Cookies on this website

We use cookies to ensure that we give you the best experience on our website. If you click 'Accept all cookies' we'll assume that you are happy to receive all cookies and you won't see this message again. If you click 'Reject all non-essential cookies' only necessary cookies providing core functionality such as security, network management, and accessibility will be enabled. Click 'Find out more' for information on how to change your cookie settings.

Abstract Risk of death following pulmonary complications after surgery with and without SARS-CoV-2 infection: a pooled analysis of individual patient data from pre-pandemic and pandemic international cohort studies Introduction Diagnostic haematuria services have been reduced due to the COVID-19 pandemic, compromising patient care, and necessitating a more pragmatic pathway. Method The IDENTIFY study was an international, prospective, multicentre cohort study of over 11,000 patients referred to secondary care for investigation of haematuria. Using this data, we developed strategies using combinations of imaging and cytology as triage tests to maximise cancer detection within a pragmatic pathway. Results 8112 patients (74·4%) received an ultrasound or a CT urogram, with or without cytology. 5737 (70·7%) patients had visible haematuria (VH) and 2375 (29·3%) had non-visible haematuria (NVH). Diagnostic test performance was used to determine optimal age cut-offs for four proposed strategies. We recommended proceeding directly to transurethral resection of bladder tumour for patients of any age with positive triage tests for cancer. Patients with negative triage tests under 35-years-old with VH, or under 50-years-old with NVH can safely be discharged without undergoing flexible cystoscopy. The remaining patients may undergo flexible cystoscopy, with a greater priority for older patients to capture high risk bladder cancer. Conclusions We suggest diagnostic strategies in patients with haematuria, which focus on detection of bladder cancer, whilst reducing the burden to healthcare services in a resource-limited setting.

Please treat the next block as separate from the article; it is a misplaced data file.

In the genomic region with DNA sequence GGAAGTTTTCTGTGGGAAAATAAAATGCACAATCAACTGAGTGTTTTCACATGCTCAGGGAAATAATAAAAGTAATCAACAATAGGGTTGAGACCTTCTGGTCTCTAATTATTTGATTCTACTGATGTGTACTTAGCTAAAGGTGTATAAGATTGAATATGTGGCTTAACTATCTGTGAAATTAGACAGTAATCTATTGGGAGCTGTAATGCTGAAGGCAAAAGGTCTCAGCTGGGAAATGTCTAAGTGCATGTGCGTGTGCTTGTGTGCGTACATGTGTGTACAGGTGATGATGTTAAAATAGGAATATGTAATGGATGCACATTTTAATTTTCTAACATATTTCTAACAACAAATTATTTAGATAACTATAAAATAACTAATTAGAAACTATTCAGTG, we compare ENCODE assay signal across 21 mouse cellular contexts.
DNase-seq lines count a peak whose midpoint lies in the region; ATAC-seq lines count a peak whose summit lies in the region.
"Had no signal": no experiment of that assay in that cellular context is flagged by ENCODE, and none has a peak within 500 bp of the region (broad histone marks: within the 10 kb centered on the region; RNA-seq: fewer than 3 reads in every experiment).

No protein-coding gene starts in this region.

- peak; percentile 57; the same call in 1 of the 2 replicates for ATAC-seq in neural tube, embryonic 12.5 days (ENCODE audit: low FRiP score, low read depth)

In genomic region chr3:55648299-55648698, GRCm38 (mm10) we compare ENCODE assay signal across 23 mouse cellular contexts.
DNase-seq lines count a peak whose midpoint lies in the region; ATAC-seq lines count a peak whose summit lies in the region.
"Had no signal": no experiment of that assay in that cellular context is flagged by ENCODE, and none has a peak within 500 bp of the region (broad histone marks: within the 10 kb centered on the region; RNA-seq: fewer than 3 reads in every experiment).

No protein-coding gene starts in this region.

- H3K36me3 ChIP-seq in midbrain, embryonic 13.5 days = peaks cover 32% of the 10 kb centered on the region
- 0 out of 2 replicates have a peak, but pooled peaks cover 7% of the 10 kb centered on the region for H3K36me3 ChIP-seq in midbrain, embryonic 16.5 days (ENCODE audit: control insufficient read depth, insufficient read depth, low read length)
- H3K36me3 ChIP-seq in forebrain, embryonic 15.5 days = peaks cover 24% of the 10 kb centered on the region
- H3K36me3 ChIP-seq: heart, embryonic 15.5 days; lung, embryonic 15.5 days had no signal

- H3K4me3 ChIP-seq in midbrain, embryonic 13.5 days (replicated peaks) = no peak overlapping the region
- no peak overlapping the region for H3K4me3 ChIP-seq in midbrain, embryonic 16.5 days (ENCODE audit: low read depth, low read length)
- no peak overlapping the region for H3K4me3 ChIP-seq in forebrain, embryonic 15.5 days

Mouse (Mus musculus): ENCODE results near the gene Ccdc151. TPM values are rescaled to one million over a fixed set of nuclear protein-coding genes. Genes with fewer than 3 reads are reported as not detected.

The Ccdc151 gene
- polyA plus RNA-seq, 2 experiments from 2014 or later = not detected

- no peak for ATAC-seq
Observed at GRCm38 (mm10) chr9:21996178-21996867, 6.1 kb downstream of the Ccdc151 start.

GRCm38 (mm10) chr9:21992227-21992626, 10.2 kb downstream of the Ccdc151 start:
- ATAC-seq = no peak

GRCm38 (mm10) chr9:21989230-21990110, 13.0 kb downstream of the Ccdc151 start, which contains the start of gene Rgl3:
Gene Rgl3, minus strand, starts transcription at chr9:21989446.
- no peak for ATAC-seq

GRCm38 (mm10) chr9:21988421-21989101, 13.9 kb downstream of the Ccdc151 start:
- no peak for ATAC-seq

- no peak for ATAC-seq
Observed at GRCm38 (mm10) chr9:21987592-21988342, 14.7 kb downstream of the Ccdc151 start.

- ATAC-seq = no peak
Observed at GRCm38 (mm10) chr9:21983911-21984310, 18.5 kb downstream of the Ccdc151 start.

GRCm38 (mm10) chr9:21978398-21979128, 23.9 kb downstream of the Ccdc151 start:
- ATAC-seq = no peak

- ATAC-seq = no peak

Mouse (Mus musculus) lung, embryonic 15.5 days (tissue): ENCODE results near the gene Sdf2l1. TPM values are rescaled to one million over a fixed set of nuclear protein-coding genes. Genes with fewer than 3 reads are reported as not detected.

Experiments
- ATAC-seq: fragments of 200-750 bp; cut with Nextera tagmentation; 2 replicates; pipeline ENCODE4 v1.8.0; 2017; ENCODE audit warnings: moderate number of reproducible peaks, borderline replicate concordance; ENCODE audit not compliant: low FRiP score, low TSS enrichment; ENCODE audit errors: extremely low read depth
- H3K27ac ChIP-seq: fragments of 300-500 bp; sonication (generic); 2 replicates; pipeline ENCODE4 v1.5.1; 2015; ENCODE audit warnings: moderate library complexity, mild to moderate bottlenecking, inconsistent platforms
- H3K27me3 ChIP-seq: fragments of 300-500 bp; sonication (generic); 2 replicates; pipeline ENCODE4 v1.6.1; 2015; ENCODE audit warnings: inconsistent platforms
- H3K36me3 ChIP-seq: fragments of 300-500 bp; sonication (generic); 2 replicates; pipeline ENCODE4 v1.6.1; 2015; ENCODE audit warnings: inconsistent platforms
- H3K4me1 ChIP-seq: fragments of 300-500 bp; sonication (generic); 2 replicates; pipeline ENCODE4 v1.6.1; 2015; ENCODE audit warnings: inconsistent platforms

Original publication




Journal article


British Journal of Surgery


Oxford University Press (OUP)

Publication Date